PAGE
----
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  1. Standard member sonhouse
    Fast and Curious
    06 Feb '13 11:18
    http://phys.org/news/2013-02-probability-quantum-physics.html

    Anyone have any idea what this is all about?
  2. 06 Feb '13 13:03
    Originally posted by sonhouse
    http://phys.org/news/2013-02-probability-quantum-physics.html

    Anyone have any idea what this is all about?
    Some folks think that the double split experiment proves that photons do not exist until we actually observe them. They are just a wave form of probability. Something about our observation collapses the wave function and then they are particles. Our observation plays a part in reality which then begs the question again of whether or not if a tree falls and nobody is around, Does it make noise? I personally think it does because it is a macro system but it is a different world in the quantum realm.
  3. 06 Feb '13 15:21
    The article is a bit inaccurate, and this guy is a bit weird.

    There are basically two ways theorists have tried to approach the problem of adapting quantum physics to the "real world," Albrecht said: You can accept it and the reality of many worlds or multiple universes, or you can assume that there is something wrong or missing from the theory.


    I work in quantum physics and I fall into neither category. Surely Albrecht must know it's not that clear-cut.
  4. Standard member sonhouse
    Fast and Curious
    06 Feb '13 16:08
    Originally posted by KazetNagorra
    The article is a bit inaccurate, and this guy is a bit weird.

    [quote]There are basically two ways theorists have tried to approach the problem of adapting quantum physics to the "real world," Albrecht said: You can accept it and the reality of many worlds or multiple universes, or you can assume that there is something wrong or missing from the theor ...[text shortened]... physics and I fall into neither category. Surely Albrecht must know it's not that clear-cut.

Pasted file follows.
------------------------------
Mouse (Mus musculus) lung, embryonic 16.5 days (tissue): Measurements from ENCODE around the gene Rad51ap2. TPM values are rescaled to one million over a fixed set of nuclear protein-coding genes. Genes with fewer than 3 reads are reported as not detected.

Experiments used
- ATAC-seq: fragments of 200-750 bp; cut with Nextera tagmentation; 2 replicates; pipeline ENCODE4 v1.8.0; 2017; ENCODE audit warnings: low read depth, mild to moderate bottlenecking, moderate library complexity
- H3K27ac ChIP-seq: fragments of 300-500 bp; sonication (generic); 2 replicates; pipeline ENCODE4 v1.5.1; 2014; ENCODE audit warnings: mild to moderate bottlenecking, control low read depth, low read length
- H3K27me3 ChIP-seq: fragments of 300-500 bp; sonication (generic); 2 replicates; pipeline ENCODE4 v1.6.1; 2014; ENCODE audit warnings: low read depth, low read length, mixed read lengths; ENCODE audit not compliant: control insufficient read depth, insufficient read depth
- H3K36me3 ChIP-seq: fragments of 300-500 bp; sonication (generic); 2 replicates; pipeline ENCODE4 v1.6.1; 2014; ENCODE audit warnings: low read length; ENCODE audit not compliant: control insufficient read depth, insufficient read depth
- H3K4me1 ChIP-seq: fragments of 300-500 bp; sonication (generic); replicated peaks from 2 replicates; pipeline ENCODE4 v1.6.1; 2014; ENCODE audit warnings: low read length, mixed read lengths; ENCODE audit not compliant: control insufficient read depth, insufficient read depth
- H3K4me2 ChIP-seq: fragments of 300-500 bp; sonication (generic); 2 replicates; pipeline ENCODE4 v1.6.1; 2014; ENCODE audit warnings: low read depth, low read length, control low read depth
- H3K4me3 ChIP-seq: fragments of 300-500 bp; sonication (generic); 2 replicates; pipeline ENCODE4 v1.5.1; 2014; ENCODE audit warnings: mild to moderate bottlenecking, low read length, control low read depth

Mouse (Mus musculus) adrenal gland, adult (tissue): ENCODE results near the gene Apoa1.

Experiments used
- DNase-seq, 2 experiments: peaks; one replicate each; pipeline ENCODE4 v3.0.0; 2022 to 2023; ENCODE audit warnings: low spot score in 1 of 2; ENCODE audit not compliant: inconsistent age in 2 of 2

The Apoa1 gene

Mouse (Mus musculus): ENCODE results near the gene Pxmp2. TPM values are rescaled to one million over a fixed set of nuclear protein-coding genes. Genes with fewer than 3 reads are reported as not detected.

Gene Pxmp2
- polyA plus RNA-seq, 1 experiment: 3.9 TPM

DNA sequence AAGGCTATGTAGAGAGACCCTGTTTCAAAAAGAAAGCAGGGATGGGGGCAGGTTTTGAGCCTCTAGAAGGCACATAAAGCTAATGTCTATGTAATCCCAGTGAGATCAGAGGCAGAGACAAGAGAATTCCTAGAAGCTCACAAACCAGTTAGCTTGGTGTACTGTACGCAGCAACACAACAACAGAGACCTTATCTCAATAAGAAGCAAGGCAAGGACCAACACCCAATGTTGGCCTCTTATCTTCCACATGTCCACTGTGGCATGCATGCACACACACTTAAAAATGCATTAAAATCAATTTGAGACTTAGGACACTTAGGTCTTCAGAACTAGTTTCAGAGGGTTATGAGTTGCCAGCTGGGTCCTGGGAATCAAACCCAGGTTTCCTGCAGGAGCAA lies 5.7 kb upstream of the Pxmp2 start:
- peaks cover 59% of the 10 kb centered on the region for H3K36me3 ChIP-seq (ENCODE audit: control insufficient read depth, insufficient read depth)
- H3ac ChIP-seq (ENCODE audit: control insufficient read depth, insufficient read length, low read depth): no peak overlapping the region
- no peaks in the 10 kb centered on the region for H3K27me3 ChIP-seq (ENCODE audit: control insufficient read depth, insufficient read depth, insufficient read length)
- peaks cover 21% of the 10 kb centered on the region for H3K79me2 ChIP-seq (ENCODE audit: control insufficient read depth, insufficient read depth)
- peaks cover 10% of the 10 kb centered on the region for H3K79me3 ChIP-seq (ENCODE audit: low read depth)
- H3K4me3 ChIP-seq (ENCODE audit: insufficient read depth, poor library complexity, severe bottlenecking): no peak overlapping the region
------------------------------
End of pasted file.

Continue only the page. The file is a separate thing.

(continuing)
Can you do a double slit experiment where there is a measurement but not observed, but the measurement recorded for viewing later, is the disconnect from the observation by a conscious mind or does the quantum properties come into play with just a mindless machine doing the measurement?

    In other words would there be a difference in the result if only a machine does the measurement versus having a human observe the results? That would mean we could never know what the results were anyway.

    If it was not recorded but measured and not observed by humans would it have the same result as if it were never measured?

    I guess I am trying to see if it is the interaction of a 'field' of a conscious being doing the actual analysis of the results or in the absence of such a being analyzing the results but results are available, would that be the same as the human watching anyway?
  5. 06 Feb '13 19:30
    Originally posted by sonhouse
    Can you do a double slit experiment where there is a measurement but not observed, but the measurement recorded for viewing later, is the disconnect from the observation by a conscious mind or does the quantum properties come into play with just a mindless machine doing the measurement?